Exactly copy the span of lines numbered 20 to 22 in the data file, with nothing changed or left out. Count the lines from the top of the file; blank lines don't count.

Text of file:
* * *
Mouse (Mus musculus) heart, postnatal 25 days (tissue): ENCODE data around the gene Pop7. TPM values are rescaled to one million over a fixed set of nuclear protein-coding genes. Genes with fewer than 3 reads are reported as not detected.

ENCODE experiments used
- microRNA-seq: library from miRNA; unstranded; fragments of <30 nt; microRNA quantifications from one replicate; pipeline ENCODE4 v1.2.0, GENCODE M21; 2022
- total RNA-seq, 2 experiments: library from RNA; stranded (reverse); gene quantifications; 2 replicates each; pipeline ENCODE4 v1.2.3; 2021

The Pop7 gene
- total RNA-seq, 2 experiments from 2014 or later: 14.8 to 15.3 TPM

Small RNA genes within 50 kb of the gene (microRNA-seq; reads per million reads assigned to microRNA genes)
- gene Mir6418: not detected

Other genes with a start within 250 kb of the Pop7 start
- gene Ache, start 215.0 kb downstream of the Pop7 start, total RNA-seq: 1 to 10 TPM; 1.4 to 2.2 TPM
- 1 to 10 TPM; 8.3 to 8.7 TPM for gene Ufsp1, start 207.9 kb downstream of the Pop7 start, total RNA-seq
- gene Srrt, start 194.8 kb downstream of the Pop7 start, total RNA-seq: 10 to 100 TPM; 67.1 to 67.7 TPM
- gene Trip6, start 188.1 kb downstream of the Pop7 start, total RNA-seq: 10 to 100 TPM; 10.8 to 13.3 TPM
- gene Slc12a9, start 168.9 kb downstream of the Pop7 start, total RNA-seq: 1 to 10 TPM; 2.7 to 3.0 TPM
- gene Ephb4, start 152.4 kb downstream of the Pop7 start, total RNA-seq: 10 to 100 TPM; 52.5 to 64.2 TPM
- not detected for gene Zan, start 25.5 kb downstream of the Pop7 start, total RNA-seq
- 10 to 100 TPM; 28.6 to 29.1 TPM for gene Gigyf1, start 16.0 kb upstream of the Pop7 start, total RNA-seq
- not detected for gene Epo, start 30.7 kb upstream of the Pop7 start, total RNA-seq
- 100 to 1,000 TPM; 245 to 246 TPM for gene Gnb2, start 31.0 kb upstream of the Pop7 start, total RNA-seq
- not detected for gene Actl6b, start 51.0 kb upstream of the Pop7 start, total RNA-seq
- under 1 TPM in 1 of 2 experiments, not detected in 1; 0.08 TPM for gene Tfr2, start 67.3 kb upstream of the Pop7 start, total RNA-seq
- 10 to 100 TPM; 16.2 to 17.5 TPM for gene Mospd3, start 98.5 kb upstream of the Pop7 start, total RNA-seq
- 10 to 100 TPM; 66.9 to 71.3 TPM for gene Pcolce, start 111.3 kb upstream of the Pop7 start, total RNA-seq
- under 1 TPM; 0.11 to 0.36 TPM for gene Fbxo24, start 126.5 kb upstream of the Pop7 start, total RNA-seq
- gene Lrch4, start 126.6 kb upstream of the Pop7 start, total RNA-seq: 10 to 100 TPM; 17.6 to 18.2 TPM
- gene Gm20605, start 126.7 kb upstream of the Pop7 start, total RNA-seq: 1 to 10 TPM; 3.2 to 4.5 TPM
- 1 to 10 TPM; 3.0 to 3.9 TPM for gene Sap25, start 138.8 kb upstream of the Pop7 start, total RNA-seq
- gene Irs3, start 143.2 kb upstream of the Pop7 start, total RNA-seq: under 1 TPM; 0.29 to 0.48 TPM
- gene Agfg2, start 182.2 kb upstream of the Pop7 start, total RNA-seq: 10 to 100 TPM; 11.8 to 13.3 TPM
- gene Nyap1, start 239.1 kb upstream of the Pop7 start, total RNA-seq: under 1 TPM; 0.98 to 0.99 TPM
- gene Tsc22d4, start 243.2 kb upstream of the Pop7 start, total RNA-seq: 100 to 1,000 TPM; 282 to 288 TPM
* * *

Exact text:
- not detected for gene Actl6b, start 51.0 kb upstream of the Pop7 start, total RNA-seq
- under 1 TPM in 1 of 2 experiments, not detected in 1; 0.08 TPM for gene Tfr2, start 67.3 kb upstream of the Pop7 start, total RNA-seq
- 10 to 100 TPM; 16.2 to 17.5 TPM for gene Mospd3, start 98.5 kb upstream of the Pop7 start, total RNA-seq